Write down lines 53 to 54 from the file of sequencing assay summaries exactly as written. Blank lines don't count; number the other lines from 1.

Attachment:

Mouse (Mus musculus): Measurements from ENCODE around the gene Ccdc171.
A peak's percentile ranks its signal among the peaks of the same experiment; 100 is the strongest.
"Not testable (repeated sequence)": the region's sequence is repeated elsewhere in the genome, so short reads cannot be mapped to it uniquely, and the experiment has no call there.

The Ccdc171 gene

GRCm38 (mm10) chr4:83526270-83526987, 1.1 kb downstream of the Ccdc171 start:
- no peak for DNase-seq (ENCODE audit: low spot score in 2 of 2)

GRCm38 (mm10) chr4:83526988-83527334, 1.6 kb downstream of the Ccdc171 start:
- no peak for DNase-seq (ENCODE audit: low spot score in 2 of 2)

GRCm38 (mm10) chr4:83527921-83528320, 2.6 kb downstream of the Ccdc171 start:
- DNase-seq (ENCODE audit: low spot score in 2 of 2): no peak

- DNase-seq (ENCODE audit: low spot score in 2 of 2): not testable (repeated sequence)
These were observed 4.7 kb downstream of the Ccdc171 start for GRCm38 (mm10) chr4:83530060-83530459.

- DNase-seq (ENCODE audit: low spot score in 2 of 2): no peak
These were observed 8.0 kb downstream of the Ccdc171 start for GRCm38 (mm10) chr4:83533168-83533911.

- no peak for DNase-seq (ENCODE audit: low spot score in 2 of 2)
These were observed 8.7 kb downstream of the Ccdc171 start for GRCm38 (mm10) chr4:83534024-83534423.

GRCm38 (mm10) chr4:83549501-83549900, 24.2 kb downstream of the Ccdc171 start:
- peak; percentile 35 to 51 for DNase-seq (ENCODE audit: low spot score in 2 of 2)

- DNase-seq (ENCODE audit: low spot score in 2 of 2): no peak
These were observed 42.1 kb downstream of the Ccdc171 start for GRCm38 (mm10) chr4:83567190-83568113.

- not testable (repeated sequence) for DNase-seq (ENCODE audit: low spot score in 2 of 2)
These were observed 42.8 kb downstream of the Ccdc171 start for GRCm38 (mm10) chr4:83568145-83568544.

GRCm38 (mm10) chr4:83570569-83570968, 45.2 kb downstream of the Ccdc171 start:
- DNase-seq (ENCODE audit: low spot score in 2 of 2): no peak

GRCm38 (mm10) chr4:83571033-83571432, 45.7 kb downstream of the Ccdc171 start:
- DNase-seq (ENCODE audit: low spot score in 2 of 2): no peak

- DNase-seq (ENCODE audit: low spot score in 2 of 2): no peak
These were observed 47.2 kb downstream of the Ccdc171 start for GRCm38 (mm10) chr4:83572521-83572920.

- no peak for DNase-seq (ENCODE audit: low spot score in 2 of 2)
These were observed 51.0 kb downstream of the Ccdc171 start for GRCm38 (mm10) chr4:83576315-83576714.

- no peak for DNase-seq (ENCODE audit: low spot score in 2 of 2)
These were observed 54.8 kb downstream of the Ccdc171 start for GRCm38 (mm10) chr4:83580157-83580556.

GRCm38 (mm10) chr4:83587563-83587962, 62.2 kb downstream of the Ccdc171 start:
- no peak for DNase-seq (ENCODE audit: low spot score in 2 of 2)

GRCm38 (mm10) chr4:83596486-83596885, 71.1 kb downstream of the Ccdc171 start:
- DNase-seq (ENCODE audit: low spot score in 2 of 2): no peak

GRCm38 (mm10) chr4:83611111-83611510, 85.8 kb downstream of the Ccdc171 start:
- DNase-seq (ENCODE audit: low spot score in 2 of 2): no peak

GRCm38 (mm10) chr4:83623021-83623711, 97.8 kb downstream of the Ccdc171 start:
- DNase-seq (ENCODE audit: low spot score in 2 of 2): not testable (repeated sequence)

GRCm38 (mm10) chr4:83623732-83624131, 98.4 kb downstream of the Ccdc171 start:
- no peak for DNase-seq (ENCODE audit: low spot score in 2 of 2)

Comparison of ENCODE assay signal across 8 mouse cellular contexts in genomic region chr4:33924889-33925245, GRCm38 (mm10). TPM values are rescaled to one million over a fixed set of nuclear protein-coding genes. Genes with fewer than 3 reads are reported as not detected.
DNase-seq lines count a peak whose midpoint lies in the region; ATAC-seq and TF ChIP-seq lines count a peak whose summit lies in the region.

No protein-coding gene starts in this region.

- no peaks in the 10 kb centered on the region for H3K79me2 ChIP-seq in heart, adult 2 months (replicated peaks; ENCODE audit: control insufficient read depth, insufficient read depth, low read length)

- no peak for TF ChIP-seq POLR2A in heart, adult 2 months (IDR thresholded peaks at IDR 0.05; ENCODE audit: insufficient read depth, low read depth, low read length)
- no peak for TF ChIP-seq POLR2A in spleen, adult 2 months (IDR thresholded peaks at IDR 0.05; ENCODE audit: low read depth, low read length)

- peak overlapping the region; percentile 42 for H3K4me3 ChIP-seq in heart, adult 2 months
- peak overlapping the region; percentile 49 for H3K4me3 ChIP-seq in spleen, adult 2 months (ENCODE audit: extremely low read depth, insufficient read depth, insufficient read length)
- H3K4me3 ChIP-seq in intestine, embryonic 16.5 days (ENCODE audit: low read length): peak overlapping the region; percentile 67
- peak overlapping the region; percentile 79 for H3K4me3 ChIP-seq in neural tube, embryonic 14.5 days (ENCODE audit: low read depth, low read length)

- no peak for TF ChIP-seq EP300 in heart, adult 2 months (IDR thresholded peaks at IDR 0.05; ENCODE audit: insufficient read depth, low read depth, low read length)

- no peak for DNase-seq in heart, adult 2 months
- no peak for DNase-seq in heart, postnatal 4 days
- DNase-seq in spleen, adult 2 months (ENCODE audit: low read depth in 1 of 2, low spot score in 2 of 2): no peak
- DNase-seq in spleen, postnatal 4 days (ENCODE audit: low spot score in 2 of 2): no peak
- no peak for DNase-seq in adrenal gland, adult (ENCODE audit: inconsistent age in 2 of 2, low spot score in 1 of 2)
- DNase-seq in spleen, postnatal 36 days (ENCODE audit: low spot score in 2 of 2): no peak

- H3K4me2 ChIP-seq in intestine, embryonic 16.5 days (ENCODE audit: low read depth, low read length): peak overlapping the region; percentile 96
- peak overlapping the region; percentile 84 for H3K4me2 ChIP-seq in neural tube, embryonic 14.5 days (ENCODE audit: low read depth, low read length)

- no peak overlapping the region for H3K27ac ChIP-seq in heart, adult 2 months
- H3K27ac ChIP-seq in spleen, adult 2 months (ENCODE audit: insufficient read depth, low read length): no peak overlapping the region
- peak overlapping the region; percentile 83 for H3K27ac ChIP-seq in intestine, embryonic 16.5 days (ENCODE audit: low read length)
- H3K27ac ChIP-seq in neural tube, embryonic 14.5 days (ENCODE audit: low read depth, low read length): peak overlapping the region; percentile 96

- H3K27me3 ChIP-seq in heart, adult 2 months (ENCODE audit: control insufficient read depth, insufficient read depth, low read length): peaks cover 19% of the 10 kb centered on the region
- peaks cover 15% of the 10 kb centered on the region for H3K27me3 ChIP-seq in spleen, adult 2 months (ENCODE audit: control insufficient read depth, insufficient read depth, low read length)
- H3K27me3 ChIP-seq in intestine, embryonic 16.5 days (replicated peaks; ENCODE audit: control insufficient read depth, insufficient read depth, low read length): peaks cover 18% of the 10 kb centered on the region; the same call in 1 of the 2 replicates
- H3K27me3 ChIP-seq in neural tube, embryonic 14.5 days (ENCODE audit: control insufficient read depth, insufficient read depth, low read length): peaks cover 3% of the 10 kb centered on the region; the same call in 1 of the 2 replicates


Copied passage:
- no peak for TF ChIP-seq EP300 in heart, adult 2 months (IDR thresholded peaks at IDR 0.05; ENCODE audit: insufficient read depth, low read depth, low read length)

- no peak for DNase-seq in heart, adult 2 months